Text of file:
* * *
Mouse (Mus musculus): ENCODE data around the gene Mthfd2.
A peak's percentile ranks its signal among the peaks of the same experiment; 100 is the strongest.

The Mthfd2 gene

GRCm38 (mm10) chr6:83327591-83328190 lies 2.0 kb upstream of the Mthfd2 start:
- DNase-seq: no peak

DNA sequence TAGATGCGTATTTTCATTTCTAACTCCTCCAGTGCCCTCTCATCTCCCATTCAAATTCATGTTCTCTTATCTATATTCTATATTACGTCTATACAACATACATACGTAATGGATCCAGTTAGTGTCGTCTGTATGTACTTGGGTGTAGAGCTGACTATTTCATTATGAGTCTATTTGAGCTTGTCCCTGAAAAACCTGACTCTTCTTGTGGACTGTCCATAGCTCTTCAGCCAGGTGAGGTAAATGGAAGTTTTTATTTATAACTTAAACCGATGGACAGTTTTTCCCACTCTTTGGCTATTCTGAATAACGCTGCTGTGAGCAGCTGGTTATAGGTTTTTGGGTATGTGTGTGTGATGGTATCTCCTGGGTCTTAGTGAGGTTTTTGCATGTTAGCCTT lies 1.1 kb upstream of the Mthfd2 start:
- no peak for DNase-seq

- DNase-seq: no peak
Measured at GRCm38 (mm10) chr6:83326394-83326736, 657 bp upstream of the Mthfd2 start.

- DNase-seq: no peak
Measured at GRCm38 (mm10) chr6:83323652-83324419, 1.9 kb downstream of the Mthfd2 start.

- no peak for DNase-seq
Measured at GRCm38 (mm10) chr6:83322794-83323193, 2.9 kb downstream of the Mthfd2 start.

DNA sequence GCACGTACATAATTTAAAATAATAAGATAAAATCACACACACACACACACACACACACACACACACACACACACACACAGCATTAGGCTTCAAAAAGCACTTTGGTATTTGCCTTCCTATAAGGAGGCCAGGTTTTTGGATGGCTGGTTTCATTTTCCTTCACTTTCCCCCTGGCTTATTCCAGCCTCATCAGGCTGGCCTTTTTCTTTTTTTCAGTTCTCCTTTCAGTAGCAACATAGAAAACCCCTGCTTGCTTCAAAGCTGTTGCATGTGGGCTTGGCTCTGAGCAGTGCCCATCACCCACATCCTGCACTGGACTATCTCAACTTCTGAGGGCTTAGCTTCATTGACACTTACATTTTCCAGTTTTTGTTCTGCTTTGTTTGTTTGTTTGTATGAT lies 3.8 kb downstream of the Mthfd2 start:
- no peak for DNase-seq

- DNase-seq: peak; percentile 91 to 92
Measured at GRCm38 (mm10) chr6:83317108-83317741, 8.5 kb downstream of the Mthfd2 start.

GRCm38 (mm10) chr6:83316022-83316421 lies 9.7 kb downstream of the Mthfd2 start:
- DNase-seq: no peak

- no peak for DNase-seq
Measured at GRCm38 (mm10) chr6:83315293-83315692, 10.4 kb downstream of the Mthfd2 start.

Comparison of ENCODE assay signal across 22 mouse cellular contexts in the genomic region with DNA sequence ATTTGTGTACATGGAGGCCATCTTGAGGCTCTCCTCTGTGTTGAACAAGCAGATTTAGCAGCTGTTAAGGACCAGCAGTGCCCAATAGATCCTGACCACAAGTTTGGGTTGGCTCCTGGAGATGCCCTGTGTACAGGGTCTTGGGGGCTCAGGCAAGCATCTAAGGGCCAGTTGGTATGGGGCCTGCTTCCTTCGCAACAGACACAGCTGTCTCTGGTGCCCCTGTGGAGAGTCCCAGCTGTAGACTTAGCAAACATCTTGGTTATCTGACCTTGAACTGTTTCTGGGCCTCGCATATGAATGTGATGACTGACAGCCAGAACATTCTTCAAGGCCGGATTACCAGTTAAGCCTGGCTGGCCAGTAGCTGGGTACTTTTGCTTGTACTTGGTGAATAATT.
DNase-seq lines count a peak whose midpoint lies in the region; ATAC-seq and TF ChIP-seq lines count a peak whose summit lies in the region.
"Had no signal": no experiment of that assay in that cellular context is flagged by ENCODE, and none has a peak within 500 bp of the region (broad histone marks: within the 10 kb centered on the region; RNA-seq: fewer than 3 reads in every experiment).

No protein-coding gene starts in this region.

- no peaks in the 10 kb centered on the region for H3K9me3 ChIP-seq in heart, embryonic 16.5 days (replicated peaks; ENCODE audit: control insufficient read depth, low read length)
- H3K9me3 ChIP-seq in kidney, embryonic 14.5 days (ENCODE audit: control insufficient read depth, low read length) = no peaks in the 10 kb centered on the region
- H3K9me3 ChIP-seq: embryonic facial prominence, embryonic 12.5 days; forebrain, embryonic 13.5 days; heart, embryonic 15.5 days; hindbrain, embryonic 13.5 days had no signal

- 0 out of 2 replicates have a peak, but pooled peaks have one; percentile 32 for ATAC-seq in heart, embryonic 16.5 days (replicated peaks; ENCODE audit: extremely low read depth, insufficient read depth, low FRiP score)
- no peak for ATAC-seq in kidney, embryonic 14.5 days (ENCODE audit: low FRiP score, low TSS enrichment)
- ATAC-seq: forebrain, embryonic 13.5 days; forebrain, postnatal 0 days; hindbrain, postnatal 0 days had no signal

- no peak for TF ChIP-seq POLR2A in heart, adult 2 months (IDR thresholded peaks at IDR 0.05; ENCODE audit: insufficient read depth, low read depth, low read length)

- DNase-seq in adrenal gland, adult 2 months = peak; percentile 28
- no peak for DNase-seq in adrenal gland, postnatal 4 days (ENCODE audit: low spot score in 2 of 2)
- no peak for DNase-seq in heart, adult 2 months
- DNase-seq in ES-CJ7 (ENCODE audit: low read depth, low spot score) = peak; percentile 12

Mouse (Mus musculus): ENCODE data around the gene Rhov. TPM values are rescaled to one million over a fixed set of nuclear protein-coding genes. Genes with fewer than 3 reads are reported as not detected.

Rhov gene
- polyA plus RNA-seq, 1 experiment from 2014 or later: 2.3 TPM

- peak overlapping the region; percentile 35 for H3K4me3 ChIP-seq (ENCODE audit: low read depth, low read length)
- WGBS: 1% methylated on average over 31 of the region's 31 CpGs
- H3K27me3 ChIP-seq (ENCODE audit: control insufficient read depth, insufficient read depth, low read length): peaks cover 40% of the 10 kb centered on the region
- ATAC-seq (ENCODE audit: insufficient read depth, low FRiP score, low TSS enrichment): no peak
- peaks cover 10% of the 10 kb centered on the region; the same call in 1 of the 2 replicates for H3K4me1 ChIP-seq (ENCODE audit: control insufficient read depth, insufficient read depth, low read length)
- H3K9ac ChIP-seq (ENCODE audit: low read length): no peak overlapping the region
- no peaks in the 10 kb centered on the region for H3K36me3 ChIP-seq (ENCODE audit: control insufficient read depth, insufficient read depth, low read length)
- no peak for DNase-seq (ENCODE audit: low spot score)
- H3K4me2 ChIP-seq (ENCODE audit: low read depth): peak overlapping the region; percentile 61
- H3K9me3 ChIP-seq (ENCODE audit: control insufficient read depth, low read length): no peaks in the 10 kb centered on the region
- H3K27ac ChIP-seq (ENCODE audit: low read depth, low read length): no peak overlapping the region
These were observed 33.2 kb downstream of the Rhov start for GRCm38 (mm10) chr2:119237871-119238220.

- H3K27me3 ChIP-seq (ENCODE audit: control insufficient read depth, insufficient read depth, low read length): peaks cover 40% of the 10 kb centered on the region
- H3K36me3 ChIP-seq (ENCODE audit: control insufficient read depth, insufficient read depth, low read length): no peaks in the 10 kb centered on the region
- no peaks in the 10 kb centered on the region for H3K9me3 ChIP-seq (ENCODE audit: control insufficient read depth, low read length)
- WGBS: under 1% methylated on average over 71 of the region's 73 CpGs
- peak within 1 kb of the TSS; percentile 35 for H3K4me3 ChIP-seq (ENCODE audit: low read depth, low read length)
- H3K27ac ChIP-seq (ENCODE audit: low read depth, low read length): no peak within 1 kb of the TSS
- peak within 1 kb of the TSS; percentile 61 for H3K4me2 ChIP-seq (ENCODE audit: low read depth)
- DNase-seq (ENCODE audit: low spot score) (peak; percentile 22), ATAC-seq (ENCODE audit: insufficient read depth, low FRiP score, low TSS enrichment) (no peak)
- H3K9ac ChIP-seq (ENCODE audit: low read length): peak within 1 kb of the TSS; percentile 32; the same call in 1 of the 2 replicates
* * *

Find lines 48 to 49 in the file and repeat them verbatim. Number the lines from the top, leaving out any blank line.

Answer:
- H3K4me2 ChIP-seq (ENCODE audit: low read depth): peak overlapping the region; percentile 61
- H3K9me3 ChIP-seq (ENCODE audit: control insufficient read depth, low read length): no peaks in the 10 kb centered on the region